Kawthaung in  Tenasserim Division. Two Burmese sailors working onboard 
the Thai vessel  were killed.

At about 1730 [local time] on 22 July the SPDC naval vessel 448 fired at 
 three Thai fishing trawlers illegally fishing in Burmese territorial 
waters  at the border of Thai and Burmese territorial limit in Kawthaung 
District  east of Boyar Island. The boats escaped by entering Thai 
territorial waters  but one of the boats owned by Pithamein Warehouse 
from Parkhong suburb in  Ranong was hit by M-60 machine gun fire. Two 
Burmese sailors working aboard  the Thai vessel were killed instantly 
while one Thai and another five  Burmese sailors were seriously wounded.

Source: Democratic Voice of Burma, Oslo, in Burmese 1430 gmt 25 Jul 01 


Far Eastern Economic Review: MIGS Spell Trouble

Issue cover-dated August 2, 2001 

By Bertil Lintner

Just when Burma's military rulers had started to reap some of the 
rewards of engaging with opposition leader Aung San Suu Kyi, they may 
have blown it. Japan announced in January--after the talks became public 
knowledge--a $28 million aid package to refurbish a hydroelectric power 
plant in northeast Burma. It was the first major new Japanese aid 
project since 1988, when most donors suspended aid in protest at the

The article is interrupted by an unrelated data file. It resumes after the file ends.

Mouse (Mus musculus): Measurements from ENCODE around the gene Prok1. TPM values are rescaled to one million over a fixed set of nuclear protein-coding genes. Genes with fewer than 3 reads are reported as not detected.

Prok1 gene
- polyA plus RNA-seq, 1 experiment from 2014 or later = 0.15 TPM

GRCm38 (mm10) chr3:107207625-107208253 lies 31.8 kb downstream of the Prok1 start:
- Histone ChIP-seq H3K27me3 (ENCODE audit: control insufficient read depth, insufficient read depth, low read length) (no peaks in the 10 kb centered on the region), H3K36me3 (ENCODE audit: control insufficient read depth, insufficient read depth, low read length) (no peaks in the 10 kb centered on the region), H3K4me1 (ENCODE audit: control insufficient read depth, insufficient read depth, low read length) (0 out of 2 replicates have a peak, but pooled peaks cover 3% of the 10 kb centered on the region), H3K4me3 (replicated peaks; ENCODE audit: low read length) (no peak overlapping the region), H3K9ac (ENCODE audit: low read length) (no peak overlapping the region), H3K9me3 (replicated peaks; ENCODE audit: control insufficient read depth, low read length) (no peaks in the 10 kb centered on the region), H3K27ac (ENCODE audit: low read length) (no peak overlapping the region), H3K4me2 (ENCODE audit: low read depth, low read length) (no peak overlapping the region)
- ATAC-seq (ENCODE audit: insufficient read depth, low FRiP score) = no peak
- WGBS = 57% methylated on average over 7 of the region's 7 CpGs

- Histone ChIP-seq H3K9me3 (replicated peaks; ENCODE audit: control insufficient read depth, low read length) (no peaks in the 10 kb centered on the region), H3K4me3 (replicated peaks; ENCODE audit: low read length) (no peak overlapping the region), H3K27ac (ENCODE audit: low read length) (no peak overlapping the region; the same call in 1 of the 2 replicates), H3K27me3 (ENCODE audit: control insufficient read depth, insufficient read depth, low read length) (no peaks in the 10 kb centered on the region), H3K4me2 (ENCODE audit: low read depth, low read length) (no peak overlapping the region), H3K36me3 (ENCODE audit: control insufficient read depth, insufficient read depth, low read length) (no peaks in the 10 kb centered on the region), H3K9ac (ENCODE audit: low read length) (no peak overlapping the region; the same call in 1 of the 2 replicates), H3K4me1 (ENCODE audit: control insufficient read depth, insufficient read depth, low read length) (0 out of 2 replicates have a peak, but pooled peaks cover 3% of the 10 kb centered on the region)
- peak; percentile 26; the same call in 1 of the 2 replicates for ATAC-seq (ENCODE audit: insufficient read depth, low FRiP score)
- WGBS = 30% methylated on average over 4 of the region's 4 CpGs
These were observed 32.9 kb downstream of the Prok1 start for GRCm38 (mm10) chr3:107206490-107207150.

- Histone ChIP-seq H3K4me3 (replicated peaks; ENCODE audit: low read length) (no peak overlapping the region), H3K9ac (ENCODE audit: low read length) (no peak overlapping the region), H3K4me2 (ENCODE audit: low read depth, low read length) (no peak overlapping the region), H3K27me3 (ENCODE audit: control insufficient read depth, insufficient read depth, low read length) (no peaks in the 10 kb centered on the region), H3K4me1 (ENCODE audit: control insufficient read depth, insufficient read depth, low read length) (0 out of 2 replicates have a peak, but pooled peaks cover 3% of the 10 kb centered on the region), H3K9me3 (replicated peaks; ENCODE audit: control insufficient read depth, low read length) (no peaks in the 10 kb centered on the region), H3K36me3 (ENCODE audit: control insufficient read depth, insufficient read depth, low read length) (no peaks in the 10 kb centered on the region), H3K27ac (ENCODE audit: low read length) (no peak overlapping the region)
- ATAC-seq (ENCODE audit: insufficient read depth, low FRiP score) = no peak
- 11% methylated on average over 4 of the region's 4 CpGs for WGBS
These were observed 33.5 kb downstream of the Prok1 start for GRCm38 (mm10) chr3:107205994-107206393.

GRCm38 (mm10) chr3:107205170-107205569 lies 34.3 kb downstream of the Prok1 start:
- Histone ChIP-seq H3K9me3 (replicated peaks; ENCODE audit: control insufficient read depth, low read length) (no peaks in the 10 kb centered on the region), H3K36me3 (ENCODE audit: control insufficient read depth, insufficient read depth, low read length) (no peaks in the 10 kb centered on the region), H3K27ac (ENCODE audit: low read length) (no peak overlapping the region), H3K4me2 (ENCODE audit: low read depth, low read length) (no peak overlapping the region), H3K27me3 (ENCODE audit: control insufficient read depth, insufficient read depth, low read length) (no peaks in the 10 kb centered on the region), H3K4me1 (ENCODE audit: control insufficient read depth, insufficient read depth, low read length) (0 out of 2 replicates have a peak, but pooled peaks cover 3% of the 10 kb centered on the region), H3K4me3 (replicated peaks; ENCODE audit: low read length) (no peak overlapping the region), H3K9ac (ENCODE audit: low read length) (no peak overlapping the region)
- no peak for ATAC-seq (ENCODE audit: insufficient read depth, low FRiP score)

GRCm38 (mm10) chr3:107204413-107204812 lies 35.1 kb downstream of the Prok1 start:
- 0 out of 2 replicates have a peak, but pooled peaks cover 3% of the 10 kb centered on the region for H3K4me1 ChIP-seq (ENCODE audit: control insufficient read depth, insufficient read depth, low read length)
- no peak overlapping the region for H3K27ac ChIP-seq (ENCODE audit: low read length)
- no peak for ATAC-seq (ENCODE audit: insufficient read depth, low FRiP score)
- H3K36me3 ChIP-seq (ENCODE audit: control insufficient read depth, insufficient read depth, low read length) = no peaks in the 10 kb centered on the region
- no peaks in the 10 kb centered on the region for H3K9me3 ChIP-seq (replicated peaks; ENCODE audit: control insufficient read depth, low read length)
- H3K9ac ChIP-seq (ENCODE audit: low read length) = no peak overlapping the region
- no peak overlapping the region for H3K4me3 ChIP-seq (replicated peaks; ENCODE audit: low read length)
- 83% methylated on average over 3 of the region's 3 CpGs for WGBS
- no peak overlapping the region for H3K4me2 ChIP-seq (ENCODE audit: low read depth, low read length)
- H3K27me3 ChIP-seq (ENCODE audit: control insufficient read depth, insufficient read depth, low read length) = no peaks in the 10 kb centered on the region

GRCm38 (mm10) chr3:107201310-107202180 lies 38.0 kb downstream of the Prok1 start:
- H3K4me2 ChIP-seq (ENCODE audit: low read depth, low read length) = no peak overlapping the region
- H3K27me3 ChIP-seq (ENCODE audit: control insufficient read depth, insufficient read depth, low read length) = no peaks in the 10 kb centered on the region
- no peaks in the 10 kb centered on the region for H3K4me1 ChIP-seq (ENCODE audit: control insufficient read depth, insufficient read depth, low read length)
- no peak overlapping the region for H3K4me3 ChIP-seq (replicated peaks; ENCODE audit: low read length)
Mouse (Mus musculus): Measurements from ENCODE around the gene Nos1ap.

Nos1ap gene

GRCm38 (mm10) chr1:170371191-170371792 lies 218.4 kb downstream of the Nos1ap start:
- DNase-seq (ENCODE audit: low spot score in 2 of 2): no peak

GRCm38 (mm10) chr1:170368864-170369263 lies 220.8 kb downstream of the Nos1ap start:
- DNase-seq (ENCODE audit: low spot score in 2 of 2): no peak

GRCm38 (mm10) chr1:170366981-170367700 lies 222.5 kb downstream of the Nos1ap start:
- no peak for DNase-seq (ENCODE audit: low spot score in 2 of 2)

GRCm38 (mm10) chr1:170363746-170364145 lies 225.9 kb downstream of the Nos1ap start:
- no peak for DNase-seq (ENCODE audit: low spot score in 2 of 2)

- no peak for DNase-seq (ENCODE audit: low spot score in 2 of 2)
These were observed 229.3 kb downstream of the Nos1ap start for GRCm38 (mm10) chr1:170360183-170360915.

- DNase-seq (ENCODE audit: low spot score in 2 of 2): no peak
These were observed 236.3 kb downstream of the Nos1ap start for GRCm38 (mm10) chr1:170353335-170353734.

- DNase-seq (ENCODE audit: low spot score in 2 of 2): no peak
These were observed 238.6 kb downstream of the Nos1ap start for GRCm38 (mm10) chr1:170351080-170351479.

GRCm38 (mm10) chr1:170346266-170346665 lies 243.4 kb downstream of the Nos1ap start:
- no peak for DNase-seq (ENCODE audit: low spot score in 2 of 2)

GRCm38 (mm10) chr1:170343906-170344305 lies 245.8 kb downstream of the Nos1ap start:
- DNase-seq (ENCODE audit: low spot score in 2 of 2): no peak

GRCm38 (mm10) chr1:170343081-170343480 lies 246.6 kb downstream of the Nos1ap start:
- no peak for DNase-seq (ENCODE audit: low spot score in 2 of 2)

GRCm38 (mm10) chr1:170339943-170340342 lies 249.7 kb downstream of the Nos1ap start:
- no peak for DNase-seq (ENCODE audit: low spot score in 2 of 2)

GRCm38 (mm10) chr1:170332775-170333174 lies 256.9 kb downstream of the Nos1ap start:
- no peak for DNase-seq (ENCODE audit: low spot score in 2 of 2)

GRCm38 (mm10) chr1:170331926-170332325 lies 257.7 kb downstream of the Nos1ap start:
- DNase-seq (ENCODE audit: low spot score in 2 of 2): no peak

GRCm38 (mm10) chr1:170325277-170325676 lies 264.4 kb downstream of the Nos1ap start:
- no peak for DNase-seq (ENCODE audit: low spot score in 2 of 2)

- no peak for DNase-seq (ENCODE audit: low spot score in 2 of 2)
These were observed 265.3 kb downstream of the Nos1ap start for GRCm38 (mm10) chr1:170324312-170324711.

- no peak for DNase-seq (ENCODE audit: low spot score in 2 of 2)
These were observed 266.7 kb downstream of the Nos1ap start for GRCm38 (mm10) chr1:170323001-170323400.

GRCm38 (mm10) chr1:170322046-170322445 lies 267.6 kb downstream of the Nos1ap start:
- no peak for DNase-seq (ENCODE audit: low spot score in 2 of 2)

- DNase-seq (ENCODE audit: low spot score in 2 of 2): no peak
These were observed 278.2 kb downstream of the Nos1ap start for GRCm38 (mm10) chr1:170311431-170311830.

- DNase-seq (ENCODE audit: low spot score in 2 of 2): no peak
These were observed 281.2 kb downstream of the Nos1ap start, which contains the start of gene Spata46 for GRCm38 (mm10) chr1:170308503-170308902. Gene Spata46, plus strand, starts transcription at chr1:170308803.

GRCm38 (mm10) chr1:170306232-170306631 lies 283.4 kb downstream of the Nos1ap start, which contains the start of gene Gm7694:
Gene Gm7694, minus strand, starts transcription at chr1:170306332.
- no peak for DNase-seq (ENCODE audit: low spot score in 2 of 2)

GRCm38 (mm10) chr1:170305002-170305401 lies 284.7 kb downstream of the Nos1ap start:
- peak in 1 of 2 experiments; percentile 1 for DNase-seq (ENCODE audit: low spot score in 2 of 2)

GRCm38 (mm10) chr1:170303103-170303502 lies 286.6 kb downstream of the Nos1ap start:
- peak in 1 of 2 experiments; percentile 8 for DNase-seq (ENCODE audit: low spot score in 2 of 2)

brutal suppression of the pro-democracy movement, and bucked the trend 
of Western countries that maintain aid embargos on Burma because of the 
repressive policies of the regime. But news in July that Burma would buy 
10 MiG-29 fighter aircraft for $130 million from Russia "risks 
undermining its case for further foreign aid and loan write-offs," the 
United States-based on-line newsletter BurmaNet News wrote on July 13. 
Every year, Japan forgives about $150 million in interest payments on 
previous loans. Burma's total foreign debt amounts to $6 billion, of 
which half is owed to Japan. 
The acquisition of the MiG-29s marks the first time Burma has purchased 
a sophisticated interceptor and it is seen as an attempt to offset 
Thailand's air superiority. Relations between the neighbours are 
prickly. Earlier this year, Burmese troops clashed with Thai soldiers